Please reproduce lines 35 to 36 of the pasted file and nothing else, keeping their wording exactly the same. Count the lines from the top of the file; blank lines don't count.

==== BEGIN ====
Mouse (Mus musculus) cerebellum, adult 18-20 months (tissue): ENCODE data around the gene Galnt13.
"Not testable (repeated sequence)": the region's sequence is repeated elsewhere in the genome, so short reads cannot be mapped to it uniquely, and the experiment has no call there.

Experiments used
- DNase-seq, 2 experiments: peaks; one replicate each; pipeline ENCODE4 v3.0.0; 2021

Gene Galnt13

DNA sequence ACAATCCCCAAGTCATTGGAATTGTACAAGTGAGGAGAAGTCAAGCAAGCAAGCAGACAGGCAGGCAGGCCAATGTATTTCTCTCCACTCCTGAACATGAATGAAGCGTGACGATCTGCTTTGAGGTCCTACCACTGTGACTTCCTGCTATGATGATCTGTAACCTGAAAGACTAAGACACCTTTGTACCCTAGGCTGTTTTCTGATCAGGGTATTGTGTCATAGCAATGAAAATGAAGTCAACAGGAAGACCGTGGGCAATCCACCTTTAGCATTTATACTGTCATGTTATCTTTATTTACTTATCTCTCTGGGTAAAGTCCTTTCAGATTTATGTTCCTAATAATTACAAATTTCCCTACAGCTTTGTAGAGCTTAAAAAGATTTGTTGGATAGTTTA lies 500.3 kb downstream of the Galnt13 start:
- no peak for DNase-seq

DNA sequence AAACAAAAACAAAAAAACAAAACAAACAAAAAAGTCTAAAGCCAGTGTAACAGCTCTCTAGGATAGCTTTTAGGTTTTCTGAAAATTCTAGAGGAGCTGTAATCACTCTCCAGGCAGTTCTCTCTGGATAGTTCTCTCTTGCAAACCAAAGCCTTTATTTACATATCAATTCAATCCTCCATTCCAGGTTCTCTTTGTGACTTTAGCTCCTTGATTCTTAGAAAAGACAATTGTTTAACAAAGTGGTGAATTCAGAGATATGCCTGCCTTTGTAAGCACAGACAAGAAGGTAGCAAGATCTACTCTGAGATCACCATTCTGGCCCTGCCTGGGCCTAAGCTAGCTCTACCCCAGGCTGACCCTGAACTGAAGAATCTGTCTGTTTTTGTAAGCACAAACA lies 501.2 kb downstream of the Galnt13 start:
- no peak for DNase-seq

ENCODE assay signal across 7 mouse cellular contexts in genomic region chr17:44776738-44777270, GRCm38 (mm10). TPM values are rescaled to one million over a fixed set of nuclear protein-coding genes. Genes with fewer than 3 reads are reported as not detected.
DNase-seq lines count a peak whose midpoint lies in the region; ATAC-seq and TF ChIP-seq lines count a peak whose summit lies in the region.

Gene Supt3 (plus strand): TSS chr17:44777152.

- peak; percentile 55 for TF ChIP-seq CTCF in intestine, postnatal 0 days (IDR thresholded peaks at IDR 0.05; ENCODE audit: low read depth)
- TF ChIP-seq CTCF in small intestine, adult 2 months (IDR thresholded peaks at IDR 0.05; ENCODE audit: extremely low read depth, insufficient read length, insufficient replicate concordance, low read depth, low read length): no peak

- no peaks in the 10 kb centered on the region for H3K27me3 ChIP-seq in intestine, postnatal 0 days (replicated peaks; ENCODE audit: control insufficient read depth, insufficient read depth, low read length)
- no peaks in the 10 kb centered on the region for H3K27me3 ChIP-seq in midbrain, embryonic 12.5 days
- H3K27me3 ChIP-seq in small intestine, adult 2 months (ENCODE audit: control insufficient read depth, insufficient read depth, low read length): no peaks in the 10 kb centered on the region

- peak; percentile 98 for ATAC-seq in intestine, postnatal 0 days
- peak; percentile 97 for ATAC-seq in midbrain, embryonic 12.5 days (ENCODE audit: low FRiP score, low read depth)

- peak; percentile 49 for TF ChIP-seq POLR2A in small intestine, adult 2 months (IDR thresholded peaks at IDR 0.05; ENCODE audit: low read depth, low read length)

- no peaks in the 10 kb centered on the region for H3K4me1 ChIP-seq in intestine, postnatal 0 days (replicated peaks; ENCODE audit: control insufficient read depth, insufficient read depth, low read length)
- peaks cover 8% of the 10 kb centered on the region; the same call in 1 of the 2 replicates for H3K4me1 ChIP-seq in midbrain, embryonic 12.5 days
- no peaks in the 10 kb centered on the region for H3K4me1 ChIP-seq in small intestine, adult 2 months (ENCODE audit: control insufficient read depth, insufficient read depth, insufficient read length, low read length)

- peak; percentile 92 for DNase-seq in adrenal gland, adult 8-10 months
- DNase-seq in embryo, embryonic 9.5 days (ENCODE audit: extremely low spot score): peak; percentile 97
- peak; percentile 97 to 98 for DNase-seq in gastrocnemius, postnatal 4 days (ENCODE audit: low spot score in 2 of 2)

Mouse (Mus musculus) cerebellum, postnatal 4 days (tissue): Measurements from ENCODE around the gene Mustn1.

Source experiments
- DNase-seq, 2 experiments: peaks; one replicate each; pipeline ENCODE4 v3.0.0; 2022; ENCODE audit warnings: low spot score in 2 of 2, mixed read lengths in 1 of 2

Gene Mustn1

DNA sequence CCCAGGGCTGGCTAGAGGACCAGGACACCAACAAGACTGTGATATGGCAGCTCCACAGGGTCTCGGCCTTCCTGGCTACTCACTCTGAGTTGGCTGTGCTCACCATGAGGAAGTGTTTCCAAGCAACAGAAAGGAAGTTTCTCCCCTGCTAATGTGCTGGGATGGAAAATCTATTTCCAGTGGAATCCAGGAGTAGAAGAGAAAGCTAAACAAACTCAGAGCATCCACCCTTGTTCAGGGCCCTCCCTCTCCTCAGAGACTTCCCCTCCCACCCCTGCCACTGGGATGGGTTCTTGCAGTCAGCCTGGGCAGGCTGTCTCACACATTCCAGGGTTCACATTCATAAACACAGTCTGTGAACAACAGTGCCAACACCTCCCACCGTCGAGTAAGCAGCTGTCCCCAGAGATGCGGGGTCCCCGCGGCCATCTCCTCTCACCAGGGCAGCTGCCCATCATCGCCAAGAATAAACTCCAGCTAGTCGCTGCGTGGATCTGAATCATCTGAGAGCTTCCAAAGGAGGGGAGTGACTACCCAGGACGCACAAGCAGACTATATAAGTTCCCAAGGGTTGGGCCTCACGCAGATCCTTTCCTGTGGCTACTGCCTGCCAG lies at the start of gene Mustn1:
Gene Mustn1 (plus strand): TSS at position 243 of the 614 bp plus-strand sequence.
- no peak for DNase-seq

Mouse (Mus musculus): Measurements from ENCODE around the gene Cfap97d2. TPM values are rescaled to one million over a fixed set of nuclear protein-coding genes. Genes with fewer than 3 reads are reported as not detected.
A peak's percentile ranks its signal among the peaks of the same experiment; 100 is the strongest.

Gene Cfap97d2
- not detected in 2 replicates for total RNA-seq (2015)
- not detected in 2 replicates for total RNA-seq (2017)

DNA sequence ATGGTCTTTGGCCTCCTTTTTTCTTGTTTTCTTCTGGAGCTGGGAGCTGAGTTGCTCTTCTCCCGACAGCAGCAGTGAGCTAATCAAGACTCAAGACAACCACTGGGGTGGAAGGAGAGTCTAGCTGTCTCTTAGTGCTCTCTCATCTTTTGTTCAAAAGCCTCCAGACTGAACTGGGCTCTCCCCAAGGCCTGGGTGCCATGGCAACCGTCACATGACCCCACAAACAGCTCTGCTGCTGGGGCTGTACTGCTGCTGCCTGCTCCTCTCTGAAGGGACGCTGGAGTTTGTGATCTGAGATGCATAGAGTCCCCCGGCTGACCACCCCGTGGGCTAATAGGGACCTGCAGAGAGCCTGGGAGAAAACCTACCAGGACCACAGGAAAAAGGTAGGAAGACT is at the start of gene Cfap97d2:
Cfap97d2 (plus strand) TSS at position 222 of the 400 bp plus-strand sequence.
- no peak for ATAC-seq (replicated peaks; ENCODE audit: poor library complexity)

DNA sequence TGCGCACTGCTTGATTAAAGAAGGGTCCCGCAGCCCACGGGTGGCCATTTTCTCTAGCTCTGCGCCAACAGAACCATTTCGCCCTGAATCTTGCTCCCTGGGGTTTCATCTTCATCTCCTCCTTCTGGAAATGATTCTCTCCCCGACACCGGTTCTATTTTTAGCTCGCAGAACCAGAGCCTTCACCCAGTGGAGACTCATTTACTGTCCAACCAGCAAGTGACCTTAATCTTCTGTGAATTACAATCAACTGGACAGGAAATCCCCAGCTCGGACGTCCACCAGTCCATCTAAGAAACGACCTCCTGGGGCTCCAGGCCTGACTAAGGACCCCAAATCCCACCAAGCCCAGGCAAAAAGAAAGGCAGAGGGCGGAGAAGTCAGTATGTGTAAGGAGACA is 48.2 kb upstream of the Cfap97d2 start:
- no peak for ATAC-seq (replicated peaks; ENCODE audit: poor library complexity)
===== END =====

A peak's percentile ranks its signal among the peaks of the same experiment; 100 is the strongest.

Gene Cfap97d2